For instance: If Mr. X wants to gift Miss Y a house, he has to go along with the legal formalities of writing, stamping, and registration.

Classification of contract:

Classification of Contracts

Legal Effects:


1. Valid contracts: The agreement enforceable by law is a valid contract. It is the contract which is binding. A contract made between two or more parties with a lawful object and consideration, free consent, certainty and possibility of an agreement with necessary legal formalities by the people who are competent to contract fall under a valid contract.h

Example:

  • X offers to sell a house to Y by receiving Rs.1000000 from Y,Y accepts the offer. It is a valid contract.

2. Void contracts: The agreement that is not enforced by law is a void contract. The social agreement relating to illegal activities, agreement with a competent person is considered to be void.

Example:

  • A contract of two national to export / import goods is valid contract. The outbreak of war between the countries of two parties alters the contract into void one, which was valid at its formation.

3.Voidable Contracts: The agreement that is enforceable by only one party is known as a voidable contract. However, the voidable contracts induced by coercion, undue influence, misrepresentation, mistake or fraud can be taken to the court to make the contract void.

Example:

  • X signs a contract to sell a motorcycle for Rs. 30000 with Y because Y extended threats of life to X for signing contract. Here consent of X is not free but caused by coercion. As a result, X can void te contract.

4. Illegal agreement:The agreements relating to acts that are illegal, immoral and that are causing harm to the public policy falls under illegal agreements. For example, drugs dealing, gambling, prostitution etc.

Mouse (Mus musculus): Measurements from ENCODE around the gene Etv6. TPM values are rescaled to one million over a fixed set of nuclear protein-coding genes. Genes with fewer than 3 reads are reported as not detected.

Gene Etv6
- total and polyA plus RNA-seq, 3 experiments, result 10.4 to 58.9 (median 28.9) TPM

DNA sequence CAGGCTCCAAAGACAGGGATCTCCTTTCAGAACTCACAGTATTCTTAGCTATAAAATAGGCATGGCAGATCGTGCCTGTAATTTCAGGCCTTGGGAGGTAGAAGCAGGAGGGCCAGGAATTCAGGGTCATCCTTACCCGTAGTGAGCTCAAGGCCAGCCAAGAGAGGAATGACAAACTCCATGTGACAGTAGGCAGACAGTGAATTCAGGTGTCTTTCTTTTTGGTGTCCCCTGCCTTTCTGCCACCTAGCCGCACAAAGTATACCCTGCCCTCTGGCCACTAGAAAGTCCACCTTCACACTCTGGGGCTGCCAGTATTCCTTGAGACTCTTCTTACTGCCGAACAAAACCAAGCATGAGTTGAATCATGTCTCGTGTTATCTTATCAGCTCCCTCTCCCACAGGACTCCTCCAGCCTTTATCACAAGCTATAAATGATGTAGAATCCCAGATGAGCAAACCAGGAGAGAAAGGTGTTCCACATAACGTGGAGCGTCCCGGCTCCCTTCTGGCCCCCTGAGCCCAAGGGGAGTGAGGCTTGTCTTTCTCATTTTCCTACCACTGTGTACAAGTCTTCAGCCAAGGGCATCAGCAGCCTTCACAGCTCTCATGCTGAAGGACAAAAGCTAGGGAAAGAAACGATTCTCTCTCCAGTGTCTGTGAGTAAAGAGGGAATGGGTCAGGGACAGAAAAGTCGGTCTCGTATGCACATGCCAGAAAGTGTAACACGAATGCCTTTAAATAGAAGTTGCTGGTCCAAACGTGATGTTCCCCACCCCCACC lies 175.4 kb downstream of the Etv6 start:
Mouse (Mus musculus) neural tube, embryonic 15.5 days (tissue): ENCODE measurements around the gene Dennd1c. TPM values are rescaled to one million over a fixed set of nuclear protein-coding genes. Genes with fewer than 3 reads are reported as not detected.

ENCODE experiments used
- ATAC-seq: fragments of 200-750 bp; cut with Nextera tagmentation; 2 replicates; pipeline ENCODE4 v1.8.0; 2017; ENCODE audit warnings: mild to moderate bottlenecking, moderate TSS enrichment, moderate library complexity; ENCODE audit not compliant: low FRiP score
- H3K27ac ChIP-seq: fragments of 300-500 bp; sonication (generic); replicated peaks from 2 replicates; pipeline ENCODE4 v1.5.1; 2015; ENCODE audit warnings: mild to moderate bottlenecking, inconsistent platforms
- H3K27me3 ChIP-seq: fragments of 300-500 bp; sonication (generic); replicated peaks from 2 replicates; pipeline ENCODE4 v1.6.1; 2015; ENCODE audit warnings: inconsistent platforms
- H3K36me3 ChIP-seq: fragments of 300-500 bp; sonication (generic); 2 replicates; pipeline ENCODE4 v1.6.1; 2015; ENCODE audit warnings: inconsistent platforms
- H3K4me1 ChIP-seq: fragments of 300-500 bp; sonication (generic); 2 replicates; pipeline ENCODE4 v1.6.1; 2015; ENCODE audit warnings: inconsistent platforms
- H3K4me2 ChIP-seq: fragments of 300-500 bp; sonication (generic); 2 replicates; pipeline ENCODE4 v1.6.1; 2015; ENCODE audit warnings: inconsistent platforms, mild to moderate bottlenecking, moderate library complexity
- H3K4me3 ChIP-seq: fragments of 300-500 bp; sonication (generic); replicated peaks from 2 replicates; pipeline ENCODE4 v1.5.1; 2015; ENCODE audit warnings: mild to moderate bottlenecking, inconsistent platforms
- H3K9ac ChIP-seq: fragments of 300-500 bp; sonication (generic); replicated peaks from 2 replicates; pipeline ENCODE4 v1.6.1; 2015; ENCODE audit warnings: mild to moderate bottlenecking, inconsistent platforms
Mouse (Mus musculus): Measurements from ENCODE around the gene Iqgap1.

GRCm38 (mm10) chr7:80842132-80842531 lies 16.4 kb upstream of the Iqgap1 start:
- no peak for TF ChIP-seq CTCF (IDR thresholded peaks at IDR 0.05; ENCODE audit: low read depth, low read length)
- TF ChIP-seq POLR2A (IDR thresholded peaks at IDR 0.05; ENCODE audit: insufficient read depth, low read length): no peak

Example:

  • X receives Rs. 10000 for the promise to kill Y. Here killing is an illegal act.Therefore, the agreement to support killing is also invalid.

5. Unenforceable contracts:When the contract is backed by all the essential elements of a valid contract but consists of a technical defect like writing, forbidden by limitations etc.

Example:

  • X provides Rs. 5000 to Y by making a contract. The legal requirement is that the contract must include signature of at least 2 witness at the time of making contract but the contract has consisted of no witness. This is an unenforceable contract. The law makes the contract of this kind enforceableas soon as the aggrieved party pays fine as prescribed by the court.

When under the terms of contract something remains to be done in the future, it is an executory contract.

For example, Mr. X agrees to pay rent to Mr. Y at the beginning of the month. Here the contract is executory because it is yet to be carried out.

FORMATION

1. Expressed contract:

The contract which is made according to the words spoken or written by parties is known as expressed contract.

Example:

  • X offers Y to buy his car for the Rs.20000 in telephone conversation. Y accepts offer in the conversation. This is an express contract made by words spoken.

2. Implied contract:

The contract that comes into existence on account of the conduct of parties is known as implied contract.

Example:

  • X takes a cup of tea in Y's restaurant. It is an implied contract between X and y.

3. Quasi-contract:

The contract that is created by law under several situations and enforces by legal rights and duties when there is the absence of a real contract.

Example:

  • X, tradesman , leaves certain goods at Y's house by mistake. Y treatsthem as his own. Here, Y is obligedto pay for them

References:

Business Law, Ram Prasad Shrestha;M.K Books, Bhotahity, Kathmandu,2013

Merchantile law, ICAI, 2013

Meaning and definition of contract

Essential elements of a valid contract

1)Offer and acceptance along with legal relationship

2.)Lawful objects and consideration

3) competent parties

4) Free consent

5) Certainty of meaning

6) Possibility of performance

7) Necessary legal formalities

Classification of contract

1. Valid contracts

2. Void contracts

3.Voidable Contracts

4. Illegal agreement

5. Unenforceable contracts

PERFORMANCE 

1. Unilateral contract

2. Bilateral contract

3. Executed contract

4. Executory contract

FORMATION

1. Expressed contract

2. Implied contract

3. Quasi-contract